After three days, they found him in the temple sitting among the teachers, listening to them and asking them questions. And all those who heard him were astounded at his understanding and his answers. When his parents saw him, they were astonished, and his mother said to him, “Son, why have you treated us like this? Your father and I have been anxiously searching for you.” “Why were you searching for me?” he asked them. “Didn’t you know that it was necessary for me to be in my Father’s house?” But they did not understand what he said to them. Then he went down with them and came to Nazareth and was obedient to them. His mother kept all these things in her heart. And Jesus increased in wisdom and stature, and in favor with God and with people.
Dear God, just this first sentence makes me think about those times when I was so mad at my child when they were little and, after I’d really built up my anger towards them and how I was going to really get onto them when I saw them, I would find them, hear their explanation, and realize that they hadn’t really done anything wrong at all, but, instead, had done their best to do the right thing. I can only imagine how Mary and Joseph were feeling as they searched Jerusalem for three days. I wonder where they went for those three days. What was the first place they looked? The second place? It took three days (coincidence?) to find him in the temple. I wonder why that wasn’t closer to the top of their list.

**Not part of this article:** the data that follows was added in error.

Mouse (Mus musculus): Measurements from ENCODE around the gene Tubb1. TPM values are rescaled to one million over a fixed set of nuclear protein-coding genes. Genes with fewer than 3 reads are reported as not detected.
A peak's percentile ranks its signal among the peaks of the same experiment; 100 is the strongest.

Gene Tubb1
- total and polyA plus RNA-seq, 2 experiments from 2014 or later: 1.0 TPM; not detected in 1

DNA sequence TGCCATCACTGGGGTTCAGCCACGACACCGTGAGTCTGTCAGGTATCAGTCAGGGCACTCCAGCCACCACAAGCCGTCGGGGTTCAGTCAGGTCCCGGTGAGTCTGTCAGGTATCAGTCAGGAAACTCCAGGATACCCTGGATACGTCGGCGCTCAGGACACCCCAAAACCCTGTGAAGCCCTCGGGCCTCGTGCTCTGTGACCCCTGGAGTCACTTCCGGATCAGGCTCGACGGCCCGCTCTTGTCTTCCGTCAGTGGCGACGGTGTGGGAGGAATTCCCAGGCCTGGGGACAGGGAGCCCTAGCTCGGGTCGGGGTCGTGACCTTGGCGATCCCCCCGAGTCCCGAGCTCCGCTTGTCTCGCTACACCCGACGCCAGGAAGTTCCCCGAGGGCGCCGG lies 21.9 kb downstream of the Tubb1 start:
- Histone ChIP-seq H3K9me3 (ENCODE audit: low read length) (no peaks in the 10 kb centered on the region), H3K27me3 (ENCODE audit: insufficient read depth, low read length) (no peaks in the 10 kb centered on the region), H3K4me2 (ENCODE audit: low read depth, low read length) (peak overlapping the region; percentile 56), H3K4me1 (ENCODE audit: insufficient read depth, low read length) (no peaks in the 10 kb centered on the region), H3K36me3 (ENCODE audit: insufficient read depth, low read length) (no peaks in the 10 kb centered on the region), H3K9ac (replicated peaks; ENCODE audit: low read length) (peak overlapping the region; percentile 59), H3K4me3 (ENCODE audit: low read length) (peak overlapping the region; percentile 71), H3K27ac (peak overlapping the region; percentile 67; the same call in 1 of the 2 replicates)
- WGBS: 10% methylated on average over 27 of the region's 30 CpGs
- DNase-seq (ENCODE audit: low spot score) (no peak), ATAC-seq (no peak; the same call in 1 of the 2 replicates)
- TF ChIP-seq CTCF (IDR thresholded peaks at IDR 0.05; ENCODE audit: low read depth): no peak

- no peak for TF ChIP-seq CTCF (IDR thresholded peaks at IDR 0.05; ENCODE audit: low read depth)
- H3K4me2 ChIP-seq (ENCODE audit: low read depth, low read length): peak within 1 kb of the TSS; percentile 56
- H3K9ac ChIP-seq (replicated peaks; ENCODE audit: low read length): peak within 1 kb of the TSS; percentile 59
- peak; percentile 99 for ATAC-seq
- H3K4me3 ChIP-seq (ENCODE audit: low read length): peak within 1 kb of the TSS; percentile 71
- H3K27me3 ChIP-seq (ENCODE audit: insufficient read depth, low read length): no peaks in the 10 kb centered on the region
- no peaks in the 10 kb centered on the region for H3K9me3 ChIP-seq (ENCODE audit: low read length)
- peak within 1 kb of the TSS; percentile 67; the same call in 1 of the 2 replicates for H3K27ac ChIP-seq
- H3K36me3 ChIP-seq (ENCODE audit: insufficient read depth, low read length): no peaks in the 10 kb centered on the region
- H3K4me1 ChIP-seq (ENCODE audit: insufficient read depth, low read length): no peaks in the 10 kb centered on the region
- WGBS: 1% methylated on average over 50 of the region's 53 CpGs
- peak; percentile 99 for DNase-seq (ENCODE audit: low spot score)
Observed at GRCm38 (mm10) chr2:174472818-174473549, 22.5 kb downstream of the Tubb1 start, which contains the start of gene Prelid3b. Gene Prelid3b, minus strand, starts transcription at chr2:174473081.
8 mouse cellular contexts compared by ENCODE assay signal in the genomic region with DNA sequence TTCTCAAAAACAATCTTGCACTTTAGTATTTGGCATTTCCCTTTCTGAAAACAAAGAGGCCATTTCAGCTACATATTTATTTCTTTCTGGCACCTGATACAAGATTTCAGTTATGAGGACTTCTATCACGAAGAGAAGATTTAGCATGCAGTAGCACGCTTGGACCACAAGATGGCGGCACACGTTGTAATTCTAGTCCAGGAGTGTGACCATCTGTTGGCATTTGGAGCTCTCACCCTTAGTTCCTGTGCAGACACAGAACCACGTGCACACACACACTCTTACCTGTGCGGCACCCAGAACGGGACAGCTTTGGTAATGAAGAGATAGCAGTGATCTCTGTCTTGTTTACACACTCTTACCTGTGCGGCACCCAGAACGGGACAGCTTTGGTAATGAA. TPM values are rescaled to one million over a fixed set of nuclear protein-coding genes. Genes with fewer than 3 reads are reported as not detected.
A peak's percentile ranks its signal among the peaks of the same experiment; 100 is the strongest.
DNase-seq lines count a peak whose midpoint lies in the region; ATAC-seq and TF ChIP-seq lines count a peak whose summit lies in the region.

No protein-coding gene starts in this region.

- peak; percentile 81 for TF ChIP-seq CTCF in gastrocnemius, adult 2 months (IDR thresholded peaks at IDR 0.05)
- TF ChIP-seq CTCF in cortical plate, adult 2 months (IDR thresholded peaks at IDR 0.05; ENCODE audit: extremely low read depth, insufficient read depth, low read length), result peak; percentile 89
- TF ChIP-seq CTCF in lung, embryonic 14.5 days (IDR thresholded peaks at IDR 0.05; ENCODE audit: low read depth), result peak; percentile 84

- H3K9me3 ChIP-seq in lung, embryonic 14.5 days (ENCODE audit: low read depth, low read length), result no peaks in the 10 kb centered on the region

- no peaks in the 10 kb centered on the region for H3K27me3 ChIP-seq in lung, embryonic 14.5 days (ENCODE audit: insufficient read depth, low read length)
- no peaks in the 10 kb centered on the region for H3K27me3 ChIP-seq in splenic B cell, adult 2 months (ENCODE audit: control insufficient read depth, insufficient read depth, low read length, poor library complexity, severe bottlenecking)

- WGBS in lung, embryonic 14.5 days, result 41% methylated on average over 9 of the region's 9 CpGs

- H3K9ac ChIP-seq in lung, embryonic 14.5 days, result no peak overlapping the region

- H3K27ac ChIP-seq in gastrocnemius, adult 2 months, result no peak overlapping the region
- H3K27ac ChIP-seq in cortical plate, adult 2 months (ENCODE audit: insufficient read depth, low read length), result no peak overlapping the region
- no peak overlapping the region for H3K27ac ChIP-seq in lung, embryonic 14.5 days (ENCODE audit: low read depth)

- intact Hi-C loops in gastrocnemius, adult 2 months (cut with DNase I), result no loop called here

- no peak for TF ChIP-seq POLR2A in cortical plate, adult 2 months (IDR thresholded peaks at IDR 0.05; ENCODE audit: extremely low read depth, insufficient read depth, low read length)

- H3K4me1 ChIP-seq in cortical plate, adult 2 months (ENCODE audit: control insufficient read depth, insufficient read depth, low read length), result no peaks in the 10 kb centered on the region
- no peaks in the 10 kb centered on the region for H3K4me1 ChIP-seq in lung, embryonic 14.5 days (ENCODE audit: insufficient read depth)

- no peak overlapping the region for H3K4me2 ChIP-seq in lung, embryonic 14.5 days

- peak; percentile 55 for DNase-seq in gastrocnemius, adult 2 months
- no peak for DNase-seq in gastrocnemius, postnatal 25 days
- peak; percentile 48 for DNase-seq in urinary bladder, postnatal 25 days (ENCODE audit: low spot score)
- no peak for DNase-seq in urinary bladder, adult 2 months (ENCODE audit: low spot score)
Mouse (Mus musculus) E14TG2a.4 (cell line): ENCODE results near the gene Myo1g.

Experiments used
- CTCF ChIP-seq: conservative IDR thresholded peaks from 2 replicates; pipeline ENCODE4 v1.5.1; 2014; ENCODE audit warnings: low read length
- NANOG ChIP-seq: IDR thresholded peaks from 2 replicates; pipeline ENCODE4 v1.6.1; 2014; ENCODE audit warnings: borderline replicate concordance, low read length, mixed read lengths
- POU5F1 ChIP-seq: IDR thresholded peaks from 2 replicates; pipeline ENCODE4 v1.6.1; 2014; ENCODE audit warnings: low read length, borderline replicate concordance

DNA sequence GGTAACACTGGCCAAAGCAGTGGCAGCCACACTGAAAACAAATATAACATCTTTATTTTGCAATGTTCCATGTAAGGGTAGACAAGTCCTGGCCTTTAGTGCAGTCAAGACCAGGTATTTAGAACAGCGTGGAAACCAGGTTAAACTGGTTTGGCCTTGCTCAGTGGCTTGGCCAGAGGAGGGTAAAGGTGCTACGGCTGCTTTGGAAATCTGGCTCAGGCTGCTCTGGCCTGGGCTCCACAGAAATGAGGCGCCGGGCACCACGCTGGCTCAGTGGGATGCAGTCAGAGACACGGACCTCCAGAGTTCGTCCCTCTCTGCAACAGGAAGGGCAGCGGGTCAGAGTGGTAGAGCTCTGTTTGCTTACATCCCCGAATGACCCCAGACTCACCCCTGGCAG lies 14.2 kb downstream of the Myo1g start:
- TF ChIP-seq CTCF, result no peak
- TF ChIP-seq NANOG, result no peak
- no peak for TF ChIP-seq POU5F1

So they find him and they are probably ready to let him have it. How do I know? Because we think this account is being told to Luke by Mary and she remembers herself saying, “Son, why have you treated us like this?” Forget the idea of being grateful he was alive. She was just angry at him. She might have been telling herself (and Joseph) that if she found him alive she was going to kill him. How could he do this to her (them)?!?
To be clear, I don’t blame Mary for this and I don’t think Jesus did either. He explained himself fairly innocently, but he also learned–as most teenagers need to learn–that his actions impacted the lives of others as well. Jesus still needed some parenting here too. He was still piecing together who he was and how he should proceed.
Father, my children are grown now and finding their own way, but as long as I’m here I think you’ll have some role for me to play in their lives. It might be diminishing. It might be changing. It might be to simply offer at least one source of unconditional love in their lives–one safe place. If that’s what you have for me, so be it. And also help me to be the son you need me to be for my parents and my wife’s father. Help me to adequately express my love for them and know how to receive from them the things you need me to have.
In Jesus’s name I pray,